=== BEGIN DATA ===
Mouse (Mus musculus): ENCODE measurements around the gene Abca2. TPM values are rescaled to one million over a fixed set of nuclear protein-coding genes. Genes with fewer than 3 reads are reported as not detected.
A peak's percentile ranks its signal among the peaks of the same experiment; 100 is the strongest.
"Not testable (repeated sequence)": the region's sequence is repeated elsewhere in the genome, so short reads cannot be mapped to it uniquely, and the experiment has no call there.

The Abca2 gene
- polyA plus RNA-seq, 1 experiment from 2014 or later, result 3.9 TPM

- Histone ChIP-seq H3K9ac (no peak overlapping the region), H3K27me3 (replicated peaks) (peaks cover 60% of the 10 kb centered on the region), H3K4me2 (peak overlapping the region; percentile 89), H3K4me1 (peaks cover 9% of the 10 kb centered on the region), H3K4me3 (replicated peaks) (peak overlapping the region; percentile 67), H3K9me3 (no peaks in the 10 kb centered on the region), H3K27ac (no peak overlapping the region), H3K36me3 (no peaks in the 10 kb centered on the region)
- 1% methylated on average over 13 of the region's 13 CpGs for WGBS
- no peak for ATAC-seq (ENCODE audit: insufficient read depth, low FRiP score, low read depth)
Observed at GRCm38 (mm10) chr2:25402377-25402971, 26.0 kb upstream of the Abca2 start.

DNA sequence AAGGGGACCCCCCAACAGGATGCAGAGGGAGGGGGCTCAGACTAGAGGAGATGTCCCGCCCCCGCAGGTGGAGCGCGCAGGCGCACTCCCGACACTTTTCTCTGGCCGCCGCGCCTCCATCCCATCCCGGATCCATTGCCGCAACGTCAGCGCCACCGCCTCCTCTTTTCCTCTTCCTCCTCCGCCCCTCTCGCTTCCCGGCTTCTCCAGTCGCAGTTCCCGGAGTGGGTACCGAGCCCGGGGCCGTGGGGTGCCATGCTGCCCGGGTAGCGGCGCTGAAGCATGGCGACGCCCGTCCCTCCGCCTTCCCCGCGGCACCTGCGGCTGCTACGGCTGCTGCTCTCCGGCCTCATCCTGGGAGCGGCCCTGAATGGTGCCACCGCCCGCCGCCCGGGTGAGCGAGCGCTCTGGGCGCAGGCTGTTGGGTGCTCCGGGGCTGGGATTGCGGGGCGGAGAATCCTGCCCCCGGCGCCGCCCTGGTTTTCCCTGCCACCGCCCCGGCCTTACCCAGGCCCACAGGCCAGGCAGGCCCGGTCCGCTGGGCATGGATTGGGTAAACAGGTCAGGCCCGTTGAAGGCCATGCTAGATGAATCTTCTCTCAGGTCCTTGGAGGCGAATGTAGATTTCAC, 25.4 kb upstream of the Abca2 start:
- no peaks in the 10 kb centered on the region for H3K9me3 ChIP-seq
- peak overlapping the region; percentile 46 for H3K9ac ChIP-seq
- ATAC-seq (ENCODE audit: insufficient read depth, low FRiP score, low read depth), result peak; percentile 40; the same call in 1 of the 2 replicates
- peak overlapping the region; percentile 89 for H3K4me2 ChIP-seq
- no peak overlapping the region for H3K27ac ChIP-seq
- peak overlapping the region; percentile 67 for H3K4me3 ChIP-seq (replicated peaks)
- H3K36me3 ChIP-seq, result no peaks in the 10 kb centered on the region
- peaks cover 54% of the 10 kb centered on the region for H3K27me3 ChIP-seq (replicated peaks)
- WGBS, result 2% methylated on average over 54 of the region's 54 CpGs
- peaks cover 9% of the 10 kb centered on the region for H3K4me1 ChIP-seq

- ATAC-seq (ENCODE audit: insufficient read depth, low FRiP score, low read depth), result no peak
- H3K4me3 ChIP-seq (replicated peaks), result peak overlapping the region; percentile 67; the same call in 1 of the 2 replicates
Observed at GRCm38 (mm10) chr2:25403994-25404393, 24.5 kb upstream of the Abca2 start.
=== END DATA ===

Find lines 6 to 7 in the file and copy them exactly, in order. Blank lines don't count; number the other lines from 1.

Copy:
- Histone ChIP-seq H3K9ac (no peak overlapping the region), H3K27me3 (replicated peaks) (peaks cover 60% of the 10 kb centered on the region), H3K4me2 (peak overlapping the region; percentile 89), H3K4me1 (peaks cover 9% of the 10 kb centered on the region), H3K4me3 (replicated peaks) (peak overlapping the region; percentile 67), H3K9me3 (no peaks in the 10 kb centered on the region), H3K27ac (no peak overlapping the region), H3K36me3 (no peaks in the 10 kb centered on the region)
- 1% methylated on average over 13 of the region's 13 CpGs for WGBS